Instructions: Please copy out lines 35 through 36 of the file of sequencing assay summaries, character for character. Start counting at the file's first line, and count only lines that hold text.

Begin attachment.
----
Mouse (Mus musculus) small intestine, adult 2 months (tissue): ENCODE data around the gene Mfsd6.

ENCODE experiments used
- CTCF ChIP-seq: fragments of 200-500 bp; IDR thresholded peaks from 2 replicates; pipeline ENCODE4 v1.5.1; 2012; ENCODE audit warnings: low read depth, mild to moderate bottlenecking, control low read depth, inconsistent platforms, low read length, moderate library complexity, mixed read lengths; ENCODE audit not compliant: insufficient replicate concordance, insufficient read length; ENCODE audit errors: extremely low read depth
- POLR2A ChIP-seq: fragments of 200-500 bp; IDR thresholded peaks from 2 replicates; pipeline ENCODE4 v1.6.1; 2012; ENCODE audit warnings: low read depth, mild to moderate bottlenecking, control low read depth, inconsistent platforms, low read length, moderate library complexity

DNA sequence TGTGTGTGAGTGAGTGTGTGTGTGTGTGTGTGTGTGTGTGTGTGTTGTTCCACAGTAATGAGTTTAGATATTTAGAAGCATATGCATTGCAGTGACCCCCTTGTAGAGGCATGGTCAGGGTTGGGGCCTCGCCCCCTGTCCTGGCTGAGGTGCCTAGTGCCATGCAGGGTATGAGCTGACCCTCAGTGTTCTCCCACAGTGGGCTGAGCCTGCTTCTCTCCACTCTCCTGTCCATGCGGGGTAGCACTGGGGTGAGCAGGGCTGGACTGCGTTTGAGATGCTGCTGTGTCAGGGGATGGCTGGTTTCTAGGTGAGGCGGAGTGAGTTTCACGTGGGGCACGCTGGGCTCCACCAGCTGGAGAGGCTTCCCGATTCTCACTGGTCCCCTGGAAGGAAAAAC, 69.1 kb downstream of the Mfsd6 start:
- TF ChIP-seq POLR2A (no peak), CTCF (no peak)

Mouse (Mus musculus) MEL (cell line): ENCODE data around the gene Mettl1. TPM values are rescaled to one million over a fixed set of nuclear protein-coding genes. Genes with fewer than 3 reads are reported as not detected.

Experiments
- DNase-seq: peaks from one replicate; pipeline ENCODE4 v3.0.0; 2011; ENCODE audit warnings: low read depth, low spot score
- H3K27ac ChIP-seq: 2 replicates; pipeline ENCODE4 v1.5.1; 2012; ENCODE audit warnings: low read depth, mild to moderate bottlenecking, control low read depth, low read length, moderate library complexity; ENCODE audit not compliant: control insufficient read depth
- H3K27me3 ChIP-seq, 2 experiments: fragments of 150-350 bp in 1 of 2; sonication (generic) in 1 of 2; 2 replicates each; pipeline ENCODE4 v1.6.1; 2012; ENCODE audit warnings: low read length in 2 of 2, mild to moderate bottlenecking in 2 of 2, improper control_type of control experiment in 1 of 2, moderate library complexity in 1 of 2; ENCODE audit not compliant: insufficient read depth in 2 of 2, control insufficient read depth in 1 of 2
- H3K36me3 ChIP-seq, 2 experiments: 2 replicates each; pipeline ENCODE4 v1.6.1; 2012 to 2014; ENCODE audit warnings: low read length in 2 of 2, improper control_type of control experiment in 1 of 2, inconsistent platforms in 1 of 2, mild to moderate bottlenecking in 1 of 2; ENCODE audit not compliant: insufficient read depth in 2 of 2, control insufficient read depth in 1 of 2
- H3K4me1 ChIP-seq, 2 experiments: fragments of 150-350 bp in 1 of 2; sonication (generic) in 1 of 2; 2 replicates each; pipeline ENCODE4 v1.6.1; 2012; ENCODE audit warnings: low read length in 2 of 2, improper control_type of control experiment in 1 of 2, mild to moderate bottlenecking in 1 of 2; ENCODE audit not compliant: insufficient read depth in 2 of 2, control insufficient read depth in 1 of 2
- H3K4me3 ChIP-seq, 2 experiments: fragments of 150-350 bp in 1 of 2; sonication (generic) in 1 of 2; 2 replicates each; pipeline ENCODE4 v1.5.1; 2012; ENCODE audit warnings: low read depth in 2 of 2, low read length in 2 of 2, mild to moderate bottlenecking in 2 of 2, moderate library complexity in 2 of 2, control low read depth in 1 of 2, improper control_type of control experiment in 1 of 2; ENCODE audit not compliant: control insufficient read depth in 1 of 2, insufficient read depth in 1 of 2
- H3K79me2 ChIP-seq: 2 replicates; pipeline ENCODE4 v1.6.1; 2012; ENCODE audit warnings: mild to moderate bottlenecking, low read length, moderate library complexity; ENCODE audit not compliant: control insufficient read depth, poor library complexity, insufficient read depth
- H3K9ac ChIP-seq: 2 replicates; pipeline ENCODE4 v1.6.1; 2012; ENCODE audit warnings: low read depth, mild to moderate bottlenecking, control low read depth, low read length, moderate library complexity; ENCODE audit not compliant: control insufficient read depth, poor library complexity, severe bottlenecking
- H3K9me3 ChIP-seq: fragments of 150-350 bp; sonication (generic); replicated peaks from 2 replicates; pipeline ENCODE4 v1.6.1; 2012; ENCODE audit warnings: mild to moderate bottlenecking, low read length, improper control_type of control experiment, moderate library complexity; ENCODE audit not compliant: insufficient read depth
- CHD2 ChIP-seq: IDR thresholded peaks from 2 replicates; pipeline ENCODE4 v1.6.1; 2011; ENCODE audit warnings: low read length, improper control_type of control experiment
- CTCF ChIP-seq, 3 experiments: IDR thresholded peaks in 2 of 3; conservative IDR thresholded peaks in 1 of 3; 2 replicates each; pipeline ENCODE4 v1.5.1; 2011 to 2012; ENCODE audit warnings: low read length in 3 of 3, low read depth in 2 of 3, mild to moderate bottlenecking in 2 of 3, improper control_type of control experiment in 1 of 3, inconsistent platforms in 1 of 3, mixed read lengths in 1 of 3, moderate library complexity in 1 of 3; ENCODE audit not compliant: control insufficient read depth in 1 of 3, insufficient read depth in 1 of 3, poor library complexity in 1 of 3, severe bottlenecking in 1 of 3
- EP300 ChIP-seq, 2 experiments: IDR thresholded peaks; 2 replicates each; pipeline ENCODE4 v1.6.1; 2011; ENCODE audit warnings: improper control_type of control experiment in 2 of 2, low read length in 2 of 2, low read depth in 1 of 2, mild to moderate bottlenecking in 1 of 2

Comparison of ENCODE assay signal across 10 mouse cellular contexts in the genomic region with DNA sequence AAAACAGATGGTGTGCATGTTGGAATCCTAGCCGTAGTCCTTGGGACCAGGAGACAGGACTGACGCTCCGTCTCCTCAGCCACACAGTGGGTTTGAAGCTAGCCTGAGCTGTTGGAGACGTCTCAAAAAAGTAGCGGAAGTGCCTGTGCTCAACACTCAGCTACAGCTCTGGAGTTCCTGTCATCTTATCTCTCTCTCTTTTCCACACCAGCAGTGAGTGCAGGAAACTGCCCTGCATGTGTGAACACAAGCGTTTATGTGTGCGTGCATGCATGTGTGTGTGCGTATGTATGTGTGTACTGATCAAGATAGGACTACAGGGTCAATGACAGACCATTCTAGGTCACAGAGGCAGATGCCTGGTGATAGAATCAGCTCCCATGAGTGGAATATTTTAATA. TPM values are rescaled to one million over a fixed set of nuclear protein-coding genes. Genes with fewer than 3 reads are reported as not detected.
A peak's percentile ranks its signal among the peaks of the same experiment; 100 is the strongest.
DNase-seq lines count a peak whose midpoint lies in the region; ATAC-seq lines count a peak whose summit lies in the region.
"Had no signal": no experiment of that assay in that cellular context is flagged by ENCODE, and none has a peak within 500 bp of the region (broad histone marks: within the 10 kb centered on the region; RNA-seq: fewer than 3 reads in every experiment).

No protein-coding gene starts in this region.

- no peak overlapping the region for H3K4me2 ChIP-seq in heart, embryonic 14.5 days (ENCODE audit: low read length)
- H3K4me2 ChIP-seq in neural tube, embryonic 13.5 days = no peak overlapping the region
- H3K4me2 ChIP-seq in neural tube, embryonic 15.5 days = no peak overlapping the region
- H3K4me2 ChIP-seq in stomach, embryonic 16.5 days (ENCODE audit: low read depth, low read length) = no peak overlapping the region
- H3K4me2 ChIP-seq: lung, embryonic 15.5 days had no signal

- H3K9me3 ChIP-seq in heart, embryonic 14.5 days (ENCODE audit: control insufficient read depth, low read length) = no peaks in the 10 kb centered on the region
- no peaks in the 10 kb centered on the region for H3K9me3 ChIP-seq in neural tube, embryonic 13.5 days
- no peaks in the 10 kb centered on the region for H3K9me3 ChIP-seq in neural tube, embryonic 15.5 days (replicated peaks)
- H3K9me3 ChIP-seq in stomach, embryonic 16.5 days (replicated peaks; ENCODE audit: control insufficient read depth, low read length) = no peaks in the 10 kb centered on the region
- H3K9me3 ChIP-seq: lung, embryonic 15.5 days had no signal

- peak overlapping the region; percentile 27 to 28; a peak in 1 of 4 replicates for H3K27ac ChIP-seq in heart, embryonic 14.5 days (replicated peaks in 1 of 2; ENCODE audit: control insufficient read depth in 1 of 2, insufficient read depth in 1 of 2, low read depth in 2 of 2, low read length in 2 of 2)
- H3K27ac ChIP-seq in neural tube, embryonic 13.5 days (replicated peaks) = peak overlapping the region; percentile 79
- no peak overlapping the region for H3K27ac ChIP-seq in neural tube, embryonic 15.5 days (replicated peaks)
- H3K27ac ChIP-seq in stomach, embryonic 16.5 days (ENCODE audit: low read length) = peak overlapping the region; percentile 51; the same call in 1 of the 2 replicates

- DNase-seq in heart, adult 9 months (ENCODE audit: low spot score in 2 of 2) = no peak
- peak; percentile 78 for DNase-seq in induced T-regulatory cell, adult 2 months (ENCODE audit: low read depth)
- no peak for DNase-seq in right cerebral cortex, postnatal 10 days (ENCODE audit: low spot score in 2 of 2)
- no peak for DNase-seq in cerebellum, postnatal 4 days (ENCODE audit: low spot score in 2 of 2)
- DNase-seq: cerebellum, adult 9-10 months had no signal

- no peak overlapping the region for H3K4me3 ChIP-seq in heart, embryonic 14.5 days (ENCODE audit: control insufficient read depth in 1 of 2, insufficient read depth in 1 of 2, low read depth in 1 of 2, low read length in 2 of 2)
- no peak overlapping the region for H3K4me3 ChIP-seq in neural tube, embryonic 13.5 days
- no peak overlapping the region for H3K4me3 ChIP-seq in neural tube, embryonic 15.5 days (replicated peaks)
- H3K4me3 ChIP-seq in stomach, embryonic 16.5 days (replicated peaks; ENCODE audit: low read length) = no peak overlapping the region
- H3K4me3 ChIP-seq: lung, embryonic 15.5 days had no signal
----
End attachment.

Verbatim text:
- H3K9me3 ChIP-seq: lung, embryonic 15.5 days had no signal

- peak overlapping the region; percentile 27 to 28; a peak in 1 of 4 replicates for H3K27ac ChIP-seq in heart, embryonic 14.5 days (replicated peaks in 1 of 2; ENCODE audit: control insufficient read depth in 1 of 2, insufficient read depth in 1 of 2, low read depth in 2 of 2, low read length in 2 of 2)